MIAMI (AP) — Florida's Republican leaders have fought the Affordable Care Act at every turn, banning navigators from county health departments, offering no state dollars to boost outreach efforts to 3.5 million uninsured and leading the fight to repeal the law. Yet the state has emerged as a tale of what went right with President Barack Obama's health care overhaul.
More than 440,000 Florida residents had been enrolled through the federal marketplace through the end of February, putting Florida on pace to exceed the federal government's initial projections by the time enrollment closes March 31.
The numbers are impressive for a state where Republicans control the governor's mansion and both houses of the Legislature. By comparison, Republican-leaning Texas has enrolled 295,000 through the federal site, even though its population is about a third larger than Florida's.
Florida's success is due partly to infrastructure created in the swing state by Democratic-affiliated groups during the last three presidential elections, along with continued investment by the Obama administration and nonprofit advocacy groups in the diverse state that will likely be competitive in November's midterm election.
Groups helping customers enroll in ACA-related health plans have used many of the same people who ran Obama's presidential campaigns, giving them five years of deeply-entrenched relationships in communities, data to pinpoint the uninsured and veteran volunteers to track them down. The state narrowly went for Obama in 2012.
The successes and failures of the Affordable Care Act also carry more political weight in a battleground state such as Florida where the new law will fuel election campaigns for both Republicans and Democrats, said Democratic strategist Screven Watson.
"(The Republicans) are going to use Obamacare as a hammer over the Democratic candidates in November," he said, adding that if Florida's enrollment numbers were dismal, it could have big implications in 2016.
"When you're talking presidential elections, if you have Florida you win," he said.
Florida's Republican leaders chose not to spend any state money marketing the new health plans to millions of uninsured, so the work was supported by $20.5 million in federal grants plus manpower from the nonprofit organization Enroll America.
Florida residents have also been reached by federally funded TV, radio and digital ads. About $52 million has been spent in the last three month on the ads in Florida and the other 28 states relying on the federal marketplace, said Julie Bataille, spokeswoman for the Centers for Medicare and Medicaid Services. The agency has repeatedly declined to provide a state-by-state breakdown of how taxpayer dollars are being spent on ads.
Enroll America's Tony Penna began in 2008 as a volunteer neighborhood team leader for Obama's campaign in Jacksonville, manning three phone banks a night. By 2012, he was a paid organizer for the campaign, overseeing neighborhood leaders and volunteers as they canvassed apartment buildings, staffed tables at community events and made nightly cold calls.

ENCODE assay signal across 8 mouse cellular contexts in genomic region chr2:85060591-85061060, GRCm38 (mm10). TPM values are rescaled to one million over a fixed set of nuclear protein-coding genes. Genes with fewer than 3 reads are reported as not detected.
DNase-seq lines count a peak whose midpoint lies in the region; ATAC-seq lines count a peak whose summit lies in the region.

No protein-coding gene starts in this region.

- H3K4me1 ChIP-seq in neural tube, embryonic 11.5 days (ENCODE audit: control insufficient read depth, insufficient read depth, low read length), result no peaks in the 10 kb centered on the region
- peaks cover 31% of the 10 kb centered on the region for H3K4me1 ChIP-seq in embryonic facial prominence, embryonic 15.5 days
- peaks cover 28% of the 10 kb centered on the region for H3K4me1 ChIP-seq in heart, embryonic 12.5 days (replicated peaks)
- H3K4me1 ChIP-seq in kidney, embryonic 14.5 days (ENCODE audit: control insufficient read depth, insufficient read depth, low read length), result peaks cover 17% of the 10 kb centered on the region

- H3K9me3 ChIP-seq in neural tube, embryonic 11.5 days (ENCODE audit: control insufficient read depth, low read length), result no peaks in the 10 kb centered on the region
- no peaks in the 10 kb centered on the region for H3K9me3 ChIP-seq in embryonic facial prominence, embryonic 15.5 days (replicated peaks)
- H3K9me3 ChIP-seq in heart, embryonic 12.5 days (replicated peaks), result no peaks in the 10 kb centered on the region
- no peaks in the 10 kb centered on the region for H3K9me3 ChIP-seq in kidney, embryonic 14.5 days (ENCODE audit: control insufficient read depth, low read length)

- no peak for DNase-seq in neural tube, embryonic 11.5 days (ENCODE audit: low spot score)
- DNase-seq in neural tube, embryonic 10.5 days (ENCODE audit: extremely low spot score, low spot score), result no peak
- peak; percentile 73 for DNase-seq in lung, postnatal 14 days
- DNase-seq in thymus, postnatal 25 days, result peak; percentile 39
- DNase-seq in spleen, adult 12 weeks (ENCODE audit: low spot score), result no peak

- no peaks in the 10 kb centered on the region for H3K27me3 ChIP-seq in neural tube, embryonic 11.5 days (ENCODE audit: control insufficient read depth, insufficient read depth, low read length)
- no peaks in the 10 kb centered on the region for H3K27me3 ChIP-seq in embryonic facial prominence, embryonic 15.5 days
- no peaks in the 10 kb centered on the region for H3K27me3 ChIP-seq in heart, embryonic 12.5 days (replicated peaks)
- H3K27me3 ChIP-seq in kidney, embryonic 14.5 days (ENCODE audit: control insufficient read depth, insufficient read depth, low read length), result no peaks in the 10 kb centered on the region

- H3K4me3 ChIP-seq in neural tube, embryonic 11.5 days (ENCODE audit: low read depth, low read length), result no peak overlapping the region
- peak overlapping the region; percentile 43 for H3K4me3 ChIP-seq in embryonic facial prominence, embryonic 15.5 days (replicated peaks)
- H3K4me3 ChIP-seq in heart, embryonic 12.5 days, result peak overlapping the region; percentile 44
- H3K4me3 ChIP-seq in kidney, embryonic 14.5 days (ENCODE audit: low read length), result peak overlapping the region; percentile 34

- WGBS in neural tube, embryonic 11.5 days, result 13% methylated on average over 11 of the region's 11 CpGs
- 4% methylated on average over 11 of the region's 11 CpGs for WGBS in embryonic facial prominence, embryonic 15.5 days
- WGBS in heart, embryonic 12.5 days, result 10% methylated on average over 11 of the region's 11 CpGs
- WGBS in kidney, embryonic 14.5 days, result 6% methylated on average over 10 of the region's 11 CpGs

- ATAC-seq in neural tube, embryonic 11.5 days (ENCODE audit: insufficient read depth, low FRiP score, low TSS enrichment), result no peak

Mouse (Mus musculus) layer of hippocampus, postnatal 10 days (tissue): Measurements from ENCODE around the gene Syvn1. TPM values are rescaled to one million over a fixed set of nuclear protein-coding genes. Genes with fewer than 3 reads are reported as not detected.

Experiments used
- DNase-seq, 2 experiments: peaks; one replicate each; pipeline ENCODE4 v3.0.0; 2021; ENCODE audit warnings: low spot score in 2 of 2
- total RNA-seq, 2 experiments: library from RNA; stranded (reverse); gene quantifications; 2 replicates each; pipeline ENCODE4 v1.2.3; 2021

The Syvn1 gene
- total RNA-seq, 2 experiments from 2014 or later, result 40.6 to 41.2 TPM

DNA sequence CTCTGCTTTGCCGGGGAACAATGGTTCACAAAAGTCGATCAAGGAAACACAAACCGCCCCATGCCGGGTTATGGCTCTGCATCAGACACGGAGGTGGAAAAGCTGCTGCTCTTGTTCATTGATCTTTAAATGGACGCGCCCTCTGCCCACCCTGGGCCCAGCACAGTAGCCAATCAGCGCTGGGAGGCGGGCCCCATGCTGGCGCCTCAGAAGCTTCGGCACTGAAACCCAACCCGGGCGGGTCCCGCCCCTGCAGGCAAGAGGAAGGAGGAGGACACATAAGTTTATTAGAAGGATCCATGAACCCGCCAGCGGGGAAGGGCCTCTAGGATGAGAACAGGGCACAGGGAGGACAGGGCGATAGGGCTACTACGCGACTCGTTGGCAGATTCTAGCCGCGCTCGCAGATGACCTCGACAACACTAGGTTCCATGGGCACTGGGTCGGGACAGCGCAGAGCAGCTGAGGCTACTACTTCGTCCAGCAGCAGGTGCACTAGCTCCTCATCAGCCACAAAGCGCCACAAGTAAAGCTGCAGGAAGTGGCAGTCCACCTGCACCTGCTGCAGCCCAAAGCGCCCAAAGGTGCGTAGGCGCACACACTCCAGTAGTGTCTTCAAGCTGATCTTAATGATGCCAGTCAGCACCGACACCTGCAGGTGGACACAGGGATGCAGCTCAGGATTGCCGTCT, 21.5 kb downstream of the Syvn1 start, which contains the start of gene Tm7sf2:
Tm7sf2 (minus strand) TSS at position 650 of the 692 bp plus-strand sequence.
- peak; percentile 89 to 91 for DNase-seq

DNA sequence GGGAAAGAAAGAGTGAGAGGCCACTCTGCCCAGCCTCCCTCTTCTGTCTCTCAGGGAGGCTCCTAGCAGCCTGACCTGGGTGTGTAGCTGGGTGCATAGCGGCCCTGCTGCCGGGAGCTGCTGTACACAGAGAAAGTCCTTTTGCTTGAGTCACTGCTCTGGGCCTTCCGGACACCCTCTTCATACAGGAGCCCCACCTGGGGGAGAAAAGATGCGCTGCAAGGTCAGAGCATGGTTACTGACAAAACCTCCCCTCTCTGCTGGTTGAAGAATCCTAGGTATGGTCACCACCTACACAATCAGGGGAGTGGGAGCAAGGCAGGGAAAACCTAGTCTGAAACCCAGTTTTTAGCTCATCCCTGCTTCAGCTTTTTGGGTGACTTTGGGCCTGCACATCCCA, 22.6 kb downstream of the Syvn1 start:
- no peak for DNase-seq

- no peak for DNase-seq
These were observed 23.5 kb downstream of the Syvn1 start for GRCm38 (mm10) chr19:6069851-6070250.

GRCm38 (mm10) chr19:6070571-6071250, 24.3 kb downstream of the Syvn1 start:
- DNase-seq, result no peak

Penna is using those same strategies in his role now as field director for Enroll America overseeing Jacksonville, Tallahassee and Gainesville.
"It helped me build those relationships with volunteers and keep them constantly motivated," said Penna, who estimates about half the volunteers have campaign experience. "It's a longer-term goal because it's a longer term process ... they want to know what the effect of their work really is."
Elsewhere, enrollment results have been mixed in other states that were closely contested in the 2012 presidential election and now rely on the federal exchange. North Carolina has already beaten the initial federal projections for enrollment by the end of March, while Virginia and Wisconsin appear on track to meet the projection. Ohio is falling short of projections.
Enroll America is active in 11 states including Texas, Arizona and Georgia. But the group has claimed a stronghold in Florida, with 40 staff and nearly 5,000 volunteers compared to 38 staff and about 3,000 volunteers in Texas.
Florida's largest navigator grant, $4.2 million, went to the University of South Florida, which hired about 100 navigators, many of whom have years of experience enrolling people in Medicaid and a program that provides health insurance to children from low-income families.
"They have the relationships. They're already trusted as credible sources of information about health coverage," said Jodi Ray, who oversees the USF program. "That makes a big difference."
Instead of creating new programs, USF expanded their staff to help with marketplace enrollment, relying on 10 subcontractors, all with a track record of doing health care outreach, including Florida CHAIN, one of the state's largest health advocacy groups.
"This required constant evaluation of whether the strategies were effective and successful and adjustments were made in order to fully maximize resources and improve efficiency," said Leah Barber-Heinz, executive director of Florida CHAIN.
While Texas leaders say they struggled to navigate bureaucratic red tape to move funds or make quick, critical decisions to tailor outreach efforts, Florida's main contractors knew they needed to be flexible if they were going to meet the high demand and target it to various demographics.
If that meant finding a way to hire new navigators instead of having the same people travelling long distances for enrollment events, then USF found a way to make it work.
Coalitions in other states are often local or regional, said Anne Filipic, president of Enroll America.
"In Florida, it's statewide and they've been doing it for years," she added.
Associated Press writer Ramit Plushnick-Masti in Houston contributed to this report.
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